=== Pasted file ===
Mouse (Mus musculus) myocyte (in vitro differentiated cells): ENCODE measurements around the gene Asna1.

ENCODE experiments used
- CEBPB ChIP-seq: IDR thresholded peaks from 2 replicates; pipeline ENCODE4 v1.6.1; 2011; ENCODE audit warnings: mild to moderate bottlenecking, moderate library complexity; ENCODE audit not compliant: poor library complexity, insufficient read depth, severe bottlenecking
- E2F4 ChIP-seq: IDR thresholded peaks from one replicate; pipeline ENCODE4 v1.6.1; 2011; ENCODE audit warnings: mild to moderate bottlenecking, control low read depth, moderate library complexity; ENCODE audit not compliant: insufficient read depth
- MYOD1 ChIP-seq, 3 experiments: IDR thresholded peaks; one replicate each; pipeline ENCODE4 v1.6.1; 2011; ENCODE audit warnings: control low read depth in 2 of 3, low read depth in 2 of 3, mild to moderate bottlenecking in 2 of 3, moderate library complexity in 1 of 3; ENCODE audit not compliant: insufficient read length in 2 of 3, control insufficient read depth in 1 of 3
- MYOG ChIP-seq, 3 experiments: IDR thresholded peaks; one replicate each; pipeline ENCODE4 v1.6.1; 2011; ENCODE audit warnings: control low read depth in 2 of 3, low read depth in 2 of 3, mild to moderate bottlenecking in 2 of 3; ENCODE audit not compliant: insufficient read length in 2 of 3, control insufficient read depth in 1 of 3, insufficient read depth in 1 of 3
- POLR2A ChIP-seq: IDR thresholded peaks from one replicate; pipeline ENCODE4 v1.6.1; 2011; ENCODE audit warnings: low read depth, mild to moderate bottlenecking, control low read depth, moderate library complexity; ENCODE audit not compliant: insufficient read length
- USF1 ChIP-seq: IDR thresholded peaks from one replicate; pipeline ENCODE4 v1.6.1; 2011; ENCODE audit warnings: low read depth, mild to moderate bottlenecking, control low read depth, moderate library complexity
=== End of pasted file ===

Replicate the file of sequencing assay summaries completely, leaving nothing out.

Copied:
Mouse (Mus musculus) myocyte (in vitro differentiated cells): ENCODE measurements around the gene Asna1.

ENCODE experiments used
- CEBPB ChIP-seq: IDR thresholded peaks from 2 replicates; pipeline ENCODE4 v1.6.1; 2011; ENCODE audit warnings: mild to moderate bottlenecking, moderate library complexity; ENCODE audit not compliant: poor library complexity, insufficient read depth, severe bottlenecking
- E2F4 ChIP-seq: IDR thresholded peaks from one replicate; pipeline ENCODE4 v1.6.1; 2011; ENCODE audit warnings: mild to moderate bottlenecking, control low read depth, moderate library complexity; ENCODE audit not compliant: insufficient read depth
- MYOD1 ChIP-seq, 3 experiments: IDR thresholded peaks; one replicate each; pipeline ENCODE4 v1.6.1; 2011; ENCODE audit warnings: control low read depth in 2 of 3, low read depth in 2 of 3, mild to moderate bottlenecking in 2 of 3, moderate library complexity in 1 of 3; ENCODE audit not compliant: insufficient read length in 2 of 3, control insufficient read depth in 1 of 3
- MYOG ChIP-seq, 3 experiments: IDR thresholded peaks; one replicate each; pipeline ENCODE4 v1.6.1; 2011; ENCODE audit warnings: control low read depth in 2 of 3, low read depth in 2 of 3, mild to moderate bottlenecking in 2 of 3; ENCODE audit not compliant: insufficient read length in 2 of 3, control insufficient read depth in 1 of 3, insufficient read depth in 1 of 3
- POLR2A ChIP-seq: IDR thresholded peaks from one replicate; pipeline ENCODE4 v1.6.1; 2011; ENCODE audit warnings: low read depth, mild to moderate bottlenecking, control low read depth, moderate library complexity; ENCODE audit not compliant: insufficient read length
- USF1 ChIP-seq: IDR thresholded peaks from one replicate; pipeline ENCODE4 v1.6.1; 2011; ENCODE audit warnings: low read depth, mild to moderate bottlenecking, control low read depth, moderate library complexity